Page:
This film is part of Free
Battle for Germany
Was Nazism a good idea poorly carried out? Many Germans still thought so in 1948, according to this portrait of a country threatened by Russia but still trying to escape its own past.
March of Time's film on post-war Berlin shows that even in 1948 memories of the war were raw. Despite denazification and currency reform, which had introduced stability to the German economy, this film suggests that attachment to the old regime was a lingering problem. The Berlin airlift, masterminded by General Lucius Clay, had been a success, but the film is under no illusions about the longer term economic and political problems facing the country: not least the threat from Communist Russia.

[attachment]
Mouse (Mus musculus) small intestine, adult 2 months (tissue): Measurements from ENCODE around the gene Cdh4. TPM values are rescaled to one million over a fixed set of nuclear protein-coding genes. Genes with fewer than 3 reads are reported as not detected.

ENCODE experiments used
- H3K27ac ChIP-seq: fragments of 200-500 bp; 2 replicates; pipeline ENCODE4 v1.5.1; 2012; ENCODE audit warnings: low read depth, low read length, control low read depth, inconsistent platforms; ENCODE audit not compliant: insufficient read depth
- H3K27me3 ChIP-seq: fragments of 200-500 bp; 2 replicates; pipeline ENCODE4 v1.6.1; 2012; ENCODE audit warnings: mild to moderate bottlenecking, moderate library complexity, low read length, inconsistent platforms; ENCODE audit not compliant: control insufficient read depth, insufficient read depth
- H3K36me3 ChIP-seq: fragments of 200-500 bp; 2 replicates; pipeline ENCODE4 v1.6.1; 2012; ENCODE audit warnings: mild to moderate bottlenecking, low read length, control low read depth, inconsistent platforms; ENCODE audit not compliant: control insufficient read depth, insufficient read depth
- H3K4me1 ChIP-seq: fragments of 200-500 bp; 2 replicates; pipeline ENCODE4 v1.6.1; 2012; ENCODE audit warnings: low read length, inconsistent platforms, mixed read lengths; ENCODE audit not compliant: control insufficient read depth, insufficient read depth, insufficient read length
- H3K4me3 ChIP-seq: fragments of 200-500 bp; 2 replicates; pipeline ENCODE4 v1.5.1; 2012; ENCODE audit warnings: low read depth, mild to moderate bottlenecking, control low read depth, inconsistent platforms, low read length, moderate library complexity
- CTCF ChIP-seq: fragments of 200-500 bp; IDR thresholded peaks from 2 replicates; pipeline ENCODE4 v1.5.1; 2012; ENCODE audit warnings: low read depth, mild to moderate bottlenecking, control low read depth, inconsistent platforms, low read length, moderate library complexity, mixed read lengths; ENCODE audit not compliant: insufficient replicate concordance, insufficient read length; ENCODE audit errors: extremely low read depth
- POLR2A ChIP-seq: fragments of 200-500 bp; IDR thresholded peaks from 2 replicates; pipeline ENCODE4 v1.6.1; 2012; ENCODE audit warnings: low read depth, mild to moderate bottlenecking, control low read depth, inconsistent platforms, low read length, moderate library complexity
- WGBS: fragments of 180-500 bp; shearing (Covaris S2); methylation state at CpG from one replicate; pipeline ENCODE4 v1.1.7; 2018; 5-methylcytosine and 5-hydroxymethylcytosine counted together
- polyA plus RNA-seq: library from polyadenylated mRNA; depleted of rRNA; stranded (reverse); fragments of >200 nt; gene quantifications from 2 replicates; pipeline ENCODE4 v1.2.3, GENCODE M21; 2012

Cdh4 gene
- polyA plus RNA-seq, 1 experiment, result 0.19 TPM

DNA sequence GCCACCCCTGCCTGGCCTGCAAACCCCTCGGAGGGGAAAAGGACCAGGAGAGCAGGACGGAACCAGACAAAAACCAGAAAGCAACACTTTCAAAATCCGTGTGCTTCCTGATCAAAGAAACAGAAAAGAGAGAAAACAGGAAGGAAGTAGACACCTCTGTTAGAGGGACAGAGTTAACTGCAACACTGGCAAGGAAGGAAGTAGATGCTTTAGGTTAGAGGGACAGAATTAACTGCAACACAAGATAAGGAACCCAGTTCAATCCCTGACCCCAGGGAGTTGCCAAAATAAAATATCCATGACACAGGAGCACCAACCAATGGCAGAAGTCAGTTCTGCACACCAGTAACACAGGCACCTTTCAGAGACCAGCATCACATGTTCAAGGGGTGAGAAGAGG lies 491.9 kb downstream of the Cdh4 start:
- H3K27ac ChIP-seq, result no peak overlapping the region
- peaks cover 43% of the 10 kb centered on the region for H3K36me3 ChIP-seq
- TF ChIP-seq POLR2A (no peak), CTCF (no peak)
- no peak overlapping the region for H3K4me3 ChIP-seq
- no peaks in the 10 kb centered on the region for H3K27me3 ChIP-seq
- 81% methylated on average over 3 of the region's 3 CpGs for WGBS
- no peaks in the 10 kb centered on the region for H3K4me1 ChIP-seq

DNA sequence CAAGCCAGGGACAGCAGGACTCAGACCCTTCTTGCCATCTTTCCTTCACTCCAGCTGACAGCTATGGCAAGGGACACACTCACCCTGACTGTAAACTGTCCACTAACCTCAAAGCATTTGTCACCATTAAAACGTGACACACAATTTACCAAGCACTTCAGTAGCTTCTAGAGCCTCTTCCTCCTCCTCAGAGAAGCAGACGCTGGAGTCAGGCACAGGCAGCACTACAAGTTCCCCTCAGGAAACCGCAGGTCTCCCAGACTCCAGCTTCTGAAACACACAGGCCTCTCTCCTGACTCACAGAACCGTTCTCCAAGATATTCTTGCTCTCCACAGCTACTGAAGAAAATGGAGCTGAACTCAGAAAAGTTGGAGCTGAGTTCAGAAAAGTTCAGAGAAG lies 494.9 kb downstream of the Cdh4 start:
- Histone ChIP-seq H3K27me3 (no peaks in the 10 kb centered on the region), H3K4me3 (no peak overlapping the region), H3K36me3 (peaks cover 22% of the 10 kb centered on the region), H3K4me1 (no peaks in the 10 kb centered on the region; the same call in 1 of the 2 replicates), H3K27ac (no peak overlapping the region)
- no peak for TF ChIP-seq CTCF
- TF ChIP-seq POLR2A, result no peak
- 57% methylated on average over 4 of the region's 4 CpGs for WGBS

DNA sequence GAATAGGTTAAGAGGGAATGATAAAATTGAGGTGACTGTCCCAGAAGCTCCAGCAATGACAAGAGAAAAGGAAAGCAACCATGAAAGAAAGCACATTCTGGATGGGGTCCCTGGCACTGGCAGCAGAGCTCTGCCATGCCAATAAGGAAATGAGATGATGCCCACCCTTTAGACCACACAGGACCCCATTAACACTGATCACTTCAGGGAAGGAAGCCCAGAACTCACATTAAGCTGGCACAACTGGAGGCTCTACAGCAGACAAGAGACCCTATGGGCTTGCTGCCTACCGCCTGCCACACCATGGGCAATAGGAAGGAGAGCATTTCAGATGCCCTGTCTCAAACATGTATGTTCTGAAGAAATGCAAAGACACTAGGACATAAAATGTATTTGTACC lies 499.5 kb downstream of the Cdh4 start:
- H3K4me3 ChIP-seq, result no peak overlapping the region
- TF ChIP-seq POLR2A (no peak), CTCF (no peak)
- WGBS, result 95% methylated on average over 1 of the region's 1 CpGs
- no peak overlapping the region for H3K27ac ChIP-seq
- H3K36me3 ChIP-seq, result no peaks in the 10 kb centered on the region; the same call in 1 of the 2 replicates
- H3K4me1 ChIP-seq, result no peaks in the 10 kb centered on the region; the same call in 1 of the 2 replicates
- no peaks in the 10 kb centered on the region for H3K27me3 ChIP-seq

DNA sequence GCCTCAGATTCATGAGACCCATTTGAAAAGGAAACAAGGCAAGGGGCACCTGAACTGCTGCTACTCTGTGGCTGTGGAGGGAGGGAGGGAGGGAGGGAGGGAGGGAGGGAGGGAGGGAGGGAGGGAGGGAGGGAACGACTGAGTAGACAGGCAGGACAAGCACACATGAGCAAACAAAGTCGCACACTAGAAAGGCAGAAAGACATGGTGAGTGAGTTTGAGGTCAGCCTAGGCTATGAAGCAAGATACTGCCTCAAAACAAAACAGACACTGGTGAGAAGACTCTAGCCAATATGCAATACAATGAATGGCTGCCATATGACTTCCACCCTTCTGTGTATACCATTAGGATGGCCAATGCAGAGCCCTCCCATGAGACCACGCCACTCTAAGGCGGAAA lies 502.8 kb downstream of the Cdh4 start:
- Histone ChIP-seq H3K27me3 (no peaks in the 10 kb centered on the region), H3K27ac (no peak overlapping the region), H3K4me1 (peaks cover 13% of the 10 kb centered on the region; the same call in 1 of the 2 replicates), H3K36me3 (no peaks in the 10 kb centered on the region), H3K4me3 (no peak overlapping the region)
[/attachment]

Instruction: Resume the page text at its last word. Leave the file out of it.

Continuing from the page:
Even after the war The March of Time never lost its interest in international affairs, as this film shows. Shots from the industrial Ruhr show an economy in recovery but the most engaging section of the film looks at the daily life - and attitudes - of the middle-class Buchner family, living a frugal life in Frankfurt. While Frau Buchner seems fairly happy, despite rationing, her husband is portrayed as resenting the US but fearing the Russians more. Son Hugo looks back on his days in the Hitler Youth as the only worthwhile part of his life. Educational reform is vital: the Buchner’s daughter, free from a sense of racial superiority embodies the hopes that a new Germany will embrace the values of Western democracy.